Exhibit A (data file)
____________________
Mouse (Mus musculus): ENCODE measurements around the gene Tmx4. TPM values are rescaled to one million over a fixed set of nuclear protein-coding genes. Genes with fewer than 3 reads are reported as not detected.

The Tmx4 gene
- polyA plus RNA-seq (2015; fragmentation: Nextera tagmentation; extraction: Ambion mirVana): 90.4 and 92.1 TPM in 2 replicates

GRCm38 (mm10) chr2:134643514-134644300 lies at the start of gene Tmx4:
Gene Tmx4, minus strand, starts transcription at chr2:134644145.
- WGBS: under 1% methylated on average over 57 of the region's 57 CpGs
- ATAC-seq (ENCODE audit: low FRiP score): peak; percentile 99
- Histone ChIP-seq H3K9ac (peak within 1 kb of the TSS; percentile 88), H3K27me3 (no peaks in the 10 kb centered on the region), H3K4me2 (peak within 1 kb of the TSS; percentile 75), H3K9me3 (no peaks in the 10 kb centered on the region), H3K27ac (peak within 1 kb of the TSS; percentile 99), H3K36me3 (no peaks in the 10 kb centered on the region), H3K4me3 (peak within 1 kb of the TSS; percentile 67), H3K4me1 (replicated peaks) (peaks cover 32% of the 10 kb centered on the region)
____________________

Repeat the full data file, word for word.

Mouse (Mus musculus): ENCODE measurements around the gene Tmx4. TPM values are rescaled to one million over a fixed set of nuclear protein-coding genes. Genes with fewer than 3 reads are reported as not detected.

The Tmx4 gene
- polyA plus RNA-seq (2015; fragmentation: Nextera tagmentation; extraction: Ambion mirVana): 90.4 and 92.1 TPM in 2 replicates

GRCm38 (mm10) chr2:134643514-134644300 lies at the start of gene Tmx4:
Gene Tmx4, minus strand, starts transcription at chr2:134644145.
- WGBS: under 1% methylated on average over 57 of the region's 57 CpGs
- ATAC-seq (ENCODE audit: low FRiP score): peak; percentile 99
- Histone ChIP-seq H3K9ac (peak within 1 kb of the TSS; percentile 88), H3K27me3 (no peaks in the 10 kb centered on the region), H3K4me2 (peak within 1 kb of the TSS; percentile 75), H3K9me3 (no peaks in the 10 kb centered on the region), H3K27ac (peak within 1 kb of the TSS; percentile 99), H3K36me3 (no peaks in the 10 kb centered on the region), H3K4me3 (peak within 1 kb of the TSS; percentile 67), H3K4me1 (replicated peaks) (peaks cover 32% of the 10 kb centered on the region)